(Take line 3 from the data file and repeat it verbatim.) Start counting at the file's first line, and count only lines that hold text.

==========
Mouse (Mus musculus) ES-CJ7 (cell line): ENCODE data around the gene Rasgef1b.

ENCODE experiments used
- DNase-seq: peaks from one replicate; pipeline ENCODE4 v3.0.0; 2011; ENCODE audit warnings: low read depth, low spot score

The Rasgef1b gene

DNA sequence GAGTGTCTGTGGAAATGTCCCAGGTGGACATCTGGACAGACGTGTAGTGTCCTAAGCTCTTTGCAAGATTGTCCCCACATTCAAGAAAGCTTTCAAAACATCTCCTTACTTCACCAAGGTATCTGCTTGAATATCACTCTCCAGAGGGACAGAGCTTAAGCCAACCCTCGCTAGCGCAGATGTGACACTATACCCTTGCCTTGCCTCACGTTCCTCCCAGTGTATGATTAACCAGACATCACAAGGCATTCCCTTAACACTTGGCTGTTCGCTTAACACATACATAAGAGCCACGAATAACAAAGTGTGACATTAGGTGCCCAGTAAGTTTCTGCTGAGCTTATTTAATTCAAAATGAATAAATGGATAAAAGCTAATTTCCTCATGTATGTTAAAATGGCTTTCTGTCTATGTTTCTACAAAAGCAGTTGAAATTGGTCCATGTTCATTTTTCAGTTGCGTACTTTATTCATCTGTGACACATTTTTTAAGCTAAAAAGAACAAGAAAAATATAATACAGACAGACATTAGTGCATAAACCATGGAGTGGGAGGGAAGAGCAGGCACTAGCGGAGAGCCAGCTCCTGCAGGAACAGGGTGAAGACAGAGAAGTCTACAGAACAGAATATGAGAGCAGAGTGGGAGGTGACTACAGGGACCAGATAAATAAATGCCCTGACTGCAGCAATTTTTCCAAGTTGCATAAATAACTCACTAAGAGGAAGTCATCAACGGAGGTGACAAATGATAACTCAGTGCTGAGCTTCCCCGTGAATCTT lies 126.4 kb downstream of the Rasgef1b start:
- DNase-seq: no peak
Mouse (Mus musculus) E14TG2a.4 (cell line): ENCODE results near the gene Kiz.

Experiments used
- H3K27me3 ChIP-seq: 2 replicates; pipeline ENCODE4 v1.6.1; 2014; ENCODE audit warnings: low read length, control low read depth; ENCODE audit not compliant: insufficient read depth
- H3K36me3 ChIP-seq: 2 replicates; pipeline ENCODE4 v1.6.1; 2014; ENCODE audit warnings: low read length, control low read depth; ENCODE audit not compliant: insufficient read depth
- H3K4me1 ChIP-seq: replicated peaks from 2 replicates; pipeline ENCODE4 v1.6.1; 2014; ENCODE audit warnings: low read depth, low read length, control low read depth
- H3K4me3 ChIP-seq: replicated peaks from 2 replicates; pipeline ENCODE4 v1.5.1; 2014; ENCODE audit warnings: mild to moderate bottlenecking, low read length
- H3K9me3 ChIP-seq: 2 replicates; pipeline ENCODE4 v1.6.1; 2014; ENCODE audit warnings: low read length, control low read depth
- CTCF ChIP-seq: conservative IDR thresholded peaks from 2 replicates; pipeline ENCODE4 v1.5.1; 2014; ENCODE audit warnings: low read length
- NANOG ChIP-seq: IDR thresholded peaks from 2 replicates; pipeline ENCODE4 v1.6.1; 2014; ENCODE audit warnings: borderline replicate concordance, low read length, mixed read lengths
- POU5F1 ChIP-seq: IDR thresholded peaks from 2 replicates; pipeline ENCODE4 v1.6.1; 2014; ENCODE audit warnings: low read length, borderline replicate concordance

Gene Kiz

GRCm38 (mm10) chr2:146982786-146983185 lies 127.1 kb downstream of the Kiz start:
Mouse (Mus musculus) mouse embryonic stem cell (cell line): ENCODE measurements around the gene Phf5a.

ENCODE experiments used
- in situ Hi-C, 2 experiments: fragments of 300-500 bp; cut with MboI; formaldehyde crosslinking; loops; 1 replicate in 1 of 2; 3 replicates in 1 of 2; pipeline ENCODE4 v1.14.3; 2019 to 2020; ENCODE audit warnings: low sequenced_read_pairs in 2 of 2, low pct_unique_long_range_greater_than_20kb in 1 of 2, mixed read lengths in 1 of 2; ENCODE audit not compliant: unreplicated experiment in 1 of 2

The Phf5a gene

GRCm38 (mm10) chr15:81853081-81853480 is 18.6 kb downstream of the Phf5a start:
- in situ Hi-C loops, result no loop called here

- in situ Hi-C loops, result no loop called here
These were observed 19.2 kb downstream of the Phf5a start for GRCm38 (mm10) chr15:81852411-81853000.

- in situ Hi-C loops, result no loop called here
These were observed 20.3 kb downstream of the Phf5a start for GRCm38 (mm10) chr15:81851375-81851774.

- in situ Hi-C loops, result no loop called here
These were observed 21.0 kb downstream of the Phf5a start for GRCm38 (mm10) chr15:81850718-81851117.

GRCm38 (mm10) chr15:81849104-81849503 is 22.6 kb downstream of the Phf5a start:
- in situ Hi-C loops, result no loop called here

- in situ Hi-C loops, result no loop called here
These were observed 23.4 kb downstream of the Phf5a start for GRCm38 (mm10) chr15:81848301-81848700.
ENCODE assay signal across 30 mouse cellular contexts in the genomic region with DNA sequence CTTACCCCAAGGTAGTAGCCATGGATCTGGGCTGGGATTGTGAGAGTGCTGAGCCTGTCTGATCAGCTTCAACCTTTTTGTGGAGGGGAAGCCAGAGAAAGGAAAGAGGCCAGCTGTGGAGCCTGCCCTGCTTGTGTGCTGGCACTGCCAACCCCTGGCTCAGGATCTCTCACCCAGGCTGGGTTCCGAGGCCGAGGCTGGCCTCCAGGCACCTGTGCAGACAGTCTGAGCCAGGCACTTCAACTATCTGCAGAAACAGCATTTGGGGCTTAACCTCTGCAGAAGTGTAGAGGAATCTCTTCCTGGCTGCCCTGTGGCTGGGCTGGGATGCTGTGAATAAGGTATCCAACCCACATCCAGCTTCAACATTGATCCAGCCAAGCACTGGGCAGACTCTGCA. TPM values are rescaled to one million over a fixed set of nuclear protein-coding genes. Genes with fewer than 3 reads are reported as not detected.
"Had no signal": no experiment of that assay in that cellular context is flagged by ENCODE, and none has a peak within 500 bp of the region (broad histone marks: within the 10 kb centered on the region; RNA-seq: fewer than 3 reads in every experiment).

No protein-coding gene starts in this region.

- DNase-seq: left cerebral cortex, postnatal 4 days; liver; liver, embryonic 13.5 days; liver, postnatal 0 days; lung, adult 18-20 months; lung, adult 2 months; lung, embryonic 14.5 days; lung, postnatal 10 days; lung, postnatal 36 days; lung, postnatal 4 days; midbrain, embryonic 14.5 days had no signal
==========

- DNase-seq: peaks from one replicate; pipeline ENCODE4 v3.0.0; 2011; ENCODE audit warnings: low read depth, low spot score